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because it goes to organizations that don't disclose their donors. he told me he's willing to give as much as $100 million. he said he's willing to do what it takes to defeat president obama. what the fascinating thing about this is, he's not particularly close to mitt romney. as you ul remember, he was the one who single-handedly kept newt gingrich in the race by writing checks for $20 million. so what's fascinating about sheldon adelson is he's setting himself up as the go-to person in the republican party. he told "politico" in this interview that he also wants to may this role in 2016. so at the republican convention, he was the man to see in his suite, he had people dropping by, karl rove, rudy giuliani, george pataki. he had dinner with speaker boehner whose super pac he gave $5 million to. he had a meeting with the number two house republican, eric cantor, who he also gave $5 million to, spreading the wealth. >> we are all looking at how gross this is, right? like you guys get this?
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>> you think it doesn't have an impact on middle east policy? >> it's totally gross. >> it's a drop in the bucket for him. i think he's worth, what, $21 billion? this is what you can do. what's surprising to me is he doesn't do it in secret. he could give money to groups where they don't have to reveal their donors. >> but then he wouldn't have a sign of suck-ups outside his door which he must like a lot. >> and the other thing that i loved about the interview that mike did was he had one complaint about george w. bush and that he ran out of potato latkes when he had him over for dinner. it made me love the guy. >> when you make that amount of money, you complain about the free food. >> you think for $10 million, you should get a third potato latk latke. >> it's corrupt. >> the really surprising thing is a guy of that enormous wealth can't do something a little better with the hair. you know? >> yeah, that is a great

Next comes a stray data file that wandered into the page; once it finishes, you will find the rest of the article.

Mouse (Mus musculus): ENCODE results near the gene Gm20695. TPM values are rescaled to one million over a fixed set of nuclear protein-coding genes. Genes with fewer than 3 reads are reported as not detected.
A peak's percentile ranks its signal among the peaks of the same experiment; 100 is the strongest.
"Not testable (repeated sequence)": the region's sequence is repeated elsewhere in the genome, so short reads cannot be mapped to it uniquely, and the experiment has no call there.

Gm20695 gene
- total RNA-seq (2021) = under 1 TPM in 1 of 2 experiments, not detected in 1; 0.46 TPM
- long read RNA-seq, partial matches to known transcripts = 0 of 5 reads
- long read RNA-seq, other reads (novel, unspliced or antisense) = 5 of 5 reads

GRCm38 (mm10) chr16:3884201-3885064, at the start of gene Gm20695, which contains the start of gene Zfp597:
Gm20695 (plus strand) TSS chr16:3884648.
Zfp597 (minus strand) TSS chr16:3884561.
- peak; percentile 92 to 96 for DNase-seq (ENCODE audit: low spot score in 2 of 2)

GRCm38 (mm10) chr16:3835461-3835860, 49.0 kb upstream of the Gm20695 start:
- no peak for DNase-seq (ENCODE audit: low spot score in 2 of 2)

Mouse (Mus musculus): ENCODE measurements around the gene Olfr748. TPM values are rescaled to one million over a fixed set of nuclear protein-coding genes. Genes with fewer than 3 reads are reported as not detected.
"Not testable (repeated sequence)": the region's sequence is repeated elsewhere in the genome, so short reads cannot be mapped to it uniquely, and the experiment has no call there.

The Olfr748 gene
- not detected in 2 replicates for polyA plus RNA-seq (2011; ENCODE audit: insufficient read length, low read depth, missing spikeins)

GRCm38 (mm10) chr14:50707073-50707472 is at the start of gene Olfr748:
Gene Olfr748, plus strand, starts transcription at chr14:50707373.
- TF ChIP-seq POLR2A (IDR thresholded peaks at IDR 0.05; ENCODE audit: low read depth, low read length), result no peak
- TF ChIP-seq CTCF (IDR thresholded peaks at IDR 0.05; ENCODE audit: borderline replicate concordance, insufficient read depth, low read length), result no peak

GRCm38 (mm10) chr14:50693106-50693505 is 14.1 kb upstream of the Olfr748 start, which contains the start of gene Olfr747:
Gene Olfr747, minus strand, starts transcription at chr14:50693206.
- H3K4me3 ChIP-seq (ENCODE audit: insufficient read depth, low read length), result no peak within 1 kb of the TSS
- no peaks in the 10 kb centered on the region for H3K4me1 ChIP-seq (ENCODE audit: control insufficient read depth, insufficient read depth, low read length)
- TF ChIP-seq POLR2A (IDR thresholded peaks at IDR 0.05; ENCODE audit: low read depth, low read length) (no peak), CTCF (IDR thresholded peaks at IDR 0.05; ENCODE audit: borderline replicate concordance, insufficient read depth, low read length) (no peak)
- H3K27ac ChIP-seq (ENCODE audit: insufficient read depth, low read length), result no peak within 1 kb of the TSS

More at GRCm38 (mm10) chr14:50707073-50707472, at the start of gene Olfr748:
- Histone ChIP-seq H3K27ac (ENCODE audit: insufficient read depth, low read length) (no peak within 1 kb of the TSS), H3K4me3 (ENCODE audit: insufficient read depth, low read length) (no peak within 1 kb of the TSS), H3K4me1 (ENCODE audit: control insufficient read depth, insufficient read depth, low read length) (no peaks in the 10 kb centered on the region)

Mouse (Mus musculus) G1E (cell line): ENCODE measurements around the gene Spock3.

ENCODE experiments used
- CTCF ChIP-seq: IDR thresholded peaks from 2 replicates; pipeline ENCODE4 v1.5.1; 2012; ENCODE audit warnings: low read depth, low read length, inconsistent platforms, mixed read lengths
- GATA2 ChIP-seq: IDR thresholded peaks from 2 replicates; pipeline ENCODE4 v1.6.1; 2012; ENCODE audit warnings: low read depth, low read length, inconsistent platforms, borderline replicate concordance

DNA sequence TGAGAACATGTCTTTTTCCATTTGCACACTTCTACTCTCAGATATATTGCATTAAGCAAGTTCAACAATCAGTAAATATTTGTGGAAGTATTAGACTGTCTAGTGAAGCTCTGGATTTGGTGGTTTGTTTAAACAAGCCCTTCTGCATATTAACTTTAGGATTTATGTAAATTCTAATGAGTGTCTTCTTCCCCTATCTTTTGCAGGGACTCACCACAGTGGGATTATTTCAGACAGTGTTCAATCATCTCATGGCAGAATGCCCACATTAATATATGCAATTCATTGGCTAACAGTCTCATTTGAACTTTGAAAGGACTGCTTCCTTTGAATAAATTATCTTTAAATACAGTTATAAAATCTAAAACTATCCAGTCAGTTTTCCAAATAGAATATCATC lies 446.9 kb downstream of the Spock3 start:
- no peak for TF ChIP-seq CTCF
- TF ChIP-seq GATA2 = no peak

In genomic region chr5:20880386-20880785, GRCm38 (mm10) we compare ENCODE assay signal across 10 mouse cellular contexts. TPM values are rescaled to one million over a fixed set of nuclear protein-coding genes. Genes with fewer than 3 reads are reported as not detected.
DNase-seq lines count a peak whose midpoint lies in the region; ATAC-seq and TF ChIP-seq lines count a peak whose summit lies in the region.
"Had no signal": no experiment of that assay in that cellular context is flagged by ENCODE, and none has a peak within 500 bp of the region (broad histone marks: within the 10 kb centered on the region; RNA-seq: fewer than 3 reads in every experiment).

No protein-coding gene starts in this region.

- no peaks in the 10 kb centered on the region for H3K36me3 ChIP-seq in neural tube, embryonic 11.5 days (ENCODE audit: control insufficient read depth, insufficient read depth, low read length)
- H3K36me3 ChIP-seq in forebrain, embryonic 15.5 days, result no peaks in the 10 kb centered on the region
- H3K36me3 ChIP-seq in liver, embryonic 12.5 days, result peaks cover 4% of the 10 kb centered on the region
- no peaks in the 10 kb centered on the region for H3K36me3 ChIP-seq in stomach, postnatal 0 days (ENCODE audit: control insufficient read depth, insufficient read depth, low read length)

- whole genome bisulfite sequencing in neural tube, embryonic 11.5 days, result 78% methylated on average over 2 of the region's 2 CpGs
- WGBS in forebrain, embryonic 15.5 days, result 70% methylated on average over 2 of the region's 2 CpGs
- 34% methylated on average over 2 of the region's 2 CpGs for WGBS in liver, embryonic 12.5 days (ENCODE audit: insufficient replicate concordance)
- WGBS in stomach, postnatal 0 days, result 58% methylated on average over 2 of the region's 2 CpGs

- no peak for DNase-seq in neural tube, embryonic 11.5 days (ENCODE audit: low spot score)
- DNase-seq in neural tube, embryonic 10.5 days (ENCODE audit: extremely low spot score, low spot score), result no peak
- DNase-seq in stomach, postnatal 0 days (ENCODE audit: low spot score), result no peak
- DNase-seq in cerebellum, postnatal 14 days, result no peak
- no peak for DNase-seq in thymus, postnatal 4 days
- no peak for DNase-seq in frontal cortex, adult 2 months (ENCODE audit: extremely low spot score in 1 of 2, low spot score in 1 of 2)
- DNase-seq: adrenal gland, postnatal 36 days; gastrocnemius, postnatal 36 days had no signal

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concern. >> the comb he's got going. >> or buy his own latkes. >> mike allen, thanks so much. >> you can bet in the romney white house he'll get thirds. coming up next, a little nfl, nbc sport's mike florio takes us through all the action including the late-night finish on nbc. patriots/ravens, walkoff field goal, but should it have been a walkoff field goal? what's going on with these refs? we'll be right back. [ woman ] ring. ring. progresso. your soups are so awesomely delicious my husband and i can't stop eating 'em! what's...that... on your head? can curlers! tomato basil, potato with bacon... we've got a lot of empty cans. [ male announcer ] progresso. you gotta taste this soup.
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for the win. whoa, baby! and the patriots are saying no! no! >> they can't believe it. this one goes high over the upright and was really close. >> all right. you make the call. this is the replay of the game last night on nbc. that is the game-winning field goal according to the officials. bill belichick disagrees with that call, as you might gather from the video right there. joining us now to discuss week three of the nfl, the founder of, our man mike florio. good to see you. >> good to be here.